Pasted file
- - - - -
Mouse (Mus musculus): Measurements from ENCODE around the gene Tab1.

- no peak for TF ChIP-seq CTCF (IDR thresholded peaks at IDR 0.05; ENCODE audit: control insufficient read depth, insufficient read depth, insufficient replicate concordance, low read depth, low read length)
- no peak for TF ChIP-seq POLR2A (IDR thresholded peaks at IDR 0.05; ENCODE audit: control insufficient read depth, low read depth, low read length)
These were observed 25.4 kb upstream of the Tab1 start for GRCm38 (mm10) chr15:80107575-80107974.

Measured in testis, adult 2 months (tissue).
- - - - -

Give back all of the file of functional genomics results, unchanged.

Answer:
Mouse (Mus musculus): Measurements from ENCODE around the gene Tab1.

- no peak for TF ChIP-seq CTCF (IDR thresholded peaks at IDR 0.05; ENCODE audit: control insufficient read depth, insufficient read depth, insufficient replicate concordance, low read depth, low read length)
- no peak for TF ChIP-seq POLR2A (IDR thresholded peaks at IDR 0.05; ENCODE audit: control insufficient read depth, low read depth, low read length)
These were observed 25.4 kb upstream of the Tab1 start for GRCm38 (mm10) chr15:80107575-80107974.

Measured in testis, adult 2 months (tissue).